Local authorities could play a key role in creating a mass market for renewable heat technologies, suggested Andrew Cooper, a Green party councillor for Kirklees. As councils have large amounts of housing stock, they could move the renewable heat market forward quickly if they invested in the technology. Social housing could “get the market moving for the private sector”, he said, but political leadership was required to overcome the risk-averse nature of local authorities. Alan Simpson, adviser to Friends of the Earth and a former MP, said the UK had to look at emulating the German model for financing and installing these technologies. “Success in Germany is driven around prompt delivery, de-complicating the process and de-risking it,” he said. The Germans are driving a growing economy on reduced energy consumption, but the delivery vehicles are de-centralised, he said.
The government has allocated £2.1m for renewable heat network projects across England and Wales to help local councils recycle excess heat from industry. Twenty-four local authorities, including Sheffield, Manchester, Leeds, and Newcastle city councils, will receive a share of the funding designed to slash carbon emissions from the UK’s domestic heat sector. Climate Change Minister Greg Barker confirmed the latest funding round for councils, including awards to Bath and North East Somerset, Blaenau Gwent, Neath Port Talbot and Bridgend, as well as Cornwall and Devon. Westminster City Council, Camden, Hackney and Merton London Boroughs will also receive a share of the funds. The money will be used to create heat networks that can transport heat recovered from industry or from waste to energy projects to provide heat and hot water to local homes and business.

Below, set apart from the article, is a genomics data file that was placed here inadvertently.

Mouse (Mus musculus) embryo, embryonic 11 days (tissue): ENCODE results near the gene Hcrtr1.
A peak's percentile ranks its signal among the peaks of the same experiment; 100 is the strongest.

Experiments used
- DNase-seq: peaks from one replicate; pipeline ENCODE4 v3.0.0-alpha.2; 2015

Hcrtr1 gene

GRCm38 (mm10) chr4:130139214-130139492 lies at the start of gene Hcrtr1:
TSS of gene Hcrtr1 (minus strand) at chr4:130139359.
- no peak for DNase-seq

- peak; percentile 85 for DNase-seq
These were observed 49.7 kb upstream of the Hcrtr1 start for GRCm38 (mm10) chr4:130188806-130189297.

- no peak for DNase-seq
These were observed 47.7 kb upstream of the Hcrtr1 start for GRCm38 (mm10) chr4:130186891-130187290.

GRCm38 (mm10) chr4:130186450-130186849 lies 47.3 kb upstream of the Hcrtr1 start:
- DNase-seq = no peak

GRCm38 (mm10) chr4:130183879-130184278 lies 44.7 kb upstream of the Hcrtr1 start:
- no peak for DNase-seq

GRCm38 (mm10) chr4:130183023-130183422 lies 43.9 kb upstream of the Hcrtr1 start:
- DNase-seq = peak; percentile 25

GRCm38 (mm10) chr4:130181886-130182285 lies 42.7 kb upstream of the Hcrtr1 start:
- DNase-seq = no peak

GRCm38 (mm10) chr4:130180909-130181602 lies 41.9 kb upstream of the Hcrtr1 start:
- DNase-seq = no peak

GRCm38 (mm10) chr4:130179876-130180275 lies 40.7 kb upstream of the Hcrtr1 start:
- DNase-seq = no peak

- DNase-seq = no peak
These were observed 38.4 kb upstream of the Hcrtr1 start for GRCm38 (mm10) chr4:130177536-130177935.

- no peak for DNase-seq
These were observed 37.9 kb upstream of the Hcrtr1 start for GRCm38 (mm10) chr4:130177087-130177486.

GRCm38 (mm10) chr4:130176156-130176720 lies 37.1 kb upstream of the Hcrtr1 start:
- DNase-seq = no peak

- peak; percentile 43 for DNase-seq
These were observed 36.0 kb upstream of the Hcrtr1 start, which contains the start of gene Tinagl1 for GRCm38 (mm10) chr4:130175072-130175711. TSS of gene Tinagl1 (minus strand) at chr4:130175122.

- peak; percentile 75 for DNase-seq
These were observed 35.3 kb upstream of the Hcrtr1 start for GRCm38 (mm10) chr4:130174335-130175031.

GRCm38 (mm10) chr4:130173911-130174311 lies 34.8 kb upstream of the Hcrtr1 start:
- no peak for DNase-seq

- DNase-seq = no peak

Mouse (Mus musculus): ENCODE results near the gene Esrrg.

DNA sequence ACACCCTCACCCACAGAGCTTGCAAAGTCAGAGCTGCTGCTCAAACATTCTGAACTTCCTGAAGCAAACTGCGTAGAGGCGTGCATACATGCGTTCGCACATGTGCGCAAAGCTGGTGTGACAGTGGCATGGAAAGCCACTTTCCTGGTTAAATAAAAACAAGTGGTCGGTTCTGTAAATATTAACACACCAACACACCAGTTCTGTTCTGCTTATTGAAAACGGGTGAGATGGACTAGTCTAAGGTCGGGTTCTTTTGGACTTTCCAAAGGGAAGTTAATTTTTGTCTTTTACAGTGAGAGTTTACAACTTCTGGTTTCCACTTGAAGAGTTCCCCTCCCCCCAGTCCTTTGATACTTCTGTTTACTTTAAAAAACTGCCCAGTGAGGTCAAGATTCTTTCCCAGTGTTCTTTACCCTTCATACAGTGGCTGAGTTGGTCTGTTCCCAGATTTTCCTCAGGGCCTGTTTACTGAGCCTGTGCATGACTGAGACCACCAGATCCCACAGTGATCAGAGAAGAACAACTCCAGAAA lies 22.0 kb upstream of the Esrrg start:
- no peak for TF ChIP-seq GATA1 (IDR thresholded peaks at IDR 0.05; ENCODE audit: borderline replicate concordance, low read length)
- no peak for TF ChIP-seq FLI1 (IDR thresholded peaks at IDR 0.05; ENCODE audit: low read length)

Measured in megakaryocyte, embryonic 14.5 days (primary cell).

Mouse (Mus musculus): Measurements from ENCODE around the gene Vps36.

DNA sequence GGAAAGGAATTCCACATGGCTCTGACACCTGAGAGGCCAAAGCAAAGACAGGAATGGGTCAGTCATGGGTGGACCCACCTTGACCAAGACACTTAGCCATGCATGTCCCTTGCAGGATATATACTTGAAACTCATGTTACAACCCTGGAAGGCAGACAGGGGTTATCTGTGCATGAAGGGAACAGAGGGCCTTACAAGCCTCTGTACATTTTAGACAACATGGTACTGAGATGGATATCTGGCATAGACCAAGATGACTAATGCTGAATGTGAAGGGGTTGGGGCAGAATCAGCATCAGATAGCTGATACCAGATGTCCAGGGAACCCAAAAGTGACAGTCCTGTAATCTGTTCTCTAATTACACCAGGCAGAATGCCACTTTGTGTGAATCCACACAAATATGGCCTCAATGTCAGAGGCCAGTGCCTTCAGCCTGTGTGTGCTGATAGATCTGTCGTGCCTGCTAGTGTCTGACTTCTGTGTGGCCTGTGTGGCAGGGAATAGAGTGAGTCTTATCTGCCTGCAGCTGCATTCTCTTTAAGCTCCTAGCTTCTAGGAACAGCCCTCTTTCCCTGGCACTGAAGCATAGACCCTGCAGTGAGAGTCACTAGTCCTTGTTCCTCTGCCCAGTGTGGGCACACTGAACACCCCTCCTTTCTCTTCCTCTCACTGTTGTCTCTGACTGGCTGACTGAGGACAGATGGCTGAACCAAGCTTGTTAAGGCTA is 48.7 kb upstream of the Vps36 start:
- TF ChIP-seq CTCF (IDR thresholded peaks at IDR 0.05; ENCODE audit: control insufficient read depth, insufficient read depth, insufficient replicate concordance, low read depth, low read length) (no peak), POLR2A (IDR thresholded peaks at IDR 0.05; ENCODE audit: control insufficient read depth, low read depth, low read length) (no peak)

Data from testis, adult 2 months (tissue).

Rochdale Borough Council could develop the UK’s first publically owned solar farm in an attempt to become Britain’s greenest local authority. Councillors have green-lit plans for officers to look into the benefits of installing a 250kW ground-mounted solar array on council-owned land. The Council has earmarked a one acre site of contaminated land behind the town’s leisure centre to host the array.
Nottingham is planning two large solar panel “canopies” on top of two car parks which will earn the City Council thousands of pounds. On Wednesday councillors approved plans for the first solar array at Queen’s Drive park and ride scheme which will generate £121,000 a year for the Council.
AROUND £1 million of council taxpayers’ money is to be spent setting up an energy company – the first of its kind in the country. More than 177,000 households across Notts could soon benefit from cheaper energy bills – saving up to £120 a year, it is claimed – when the new firm is set up by Nottingham City Council. The council says it will run its company on a non-profit making basis to do battle with “the big six” energy firms. The current plan is to launch the scheme next year – with a high-street shop, call centre and other staff leading to the project becoming a potential “million pounds plus” scheme.